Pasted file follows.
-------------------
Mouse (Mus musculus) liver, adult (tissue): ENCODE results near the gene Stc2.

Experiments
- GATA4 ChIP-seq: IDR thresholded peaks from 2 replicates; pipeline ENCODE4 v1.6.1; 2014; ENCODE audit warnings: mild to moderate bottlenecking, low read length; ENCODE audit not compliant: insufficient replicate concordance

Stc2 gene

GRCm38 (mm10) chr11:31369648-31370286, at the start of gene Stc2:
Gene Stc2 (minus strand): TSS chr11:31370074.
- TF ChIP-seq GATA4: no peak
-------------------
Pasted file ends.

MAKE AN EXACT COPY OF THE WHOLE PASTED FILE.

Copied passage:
Mouse (Mus musculus) liver, adult (tissue): ENCODE results near the gene Stc2.

Experiments
- GATA4 ChIP-seq: IDR thresholded peaks from 2 replicates; pipeline ENCODE4 v1.6.1; 2014; ENCODE audit warnings: mild to moderate bottlenecking, low read length; ENCODE audit not compliant: insufficient replicate concordance

Stc2 gene

GRCm38 (mm10) chr11:31369648-31370286, at the start of gene Stc2:
Gene Stc2 (minus strand): TSS chr11:31370074.
- TF ChIP-seq GATA4: no peak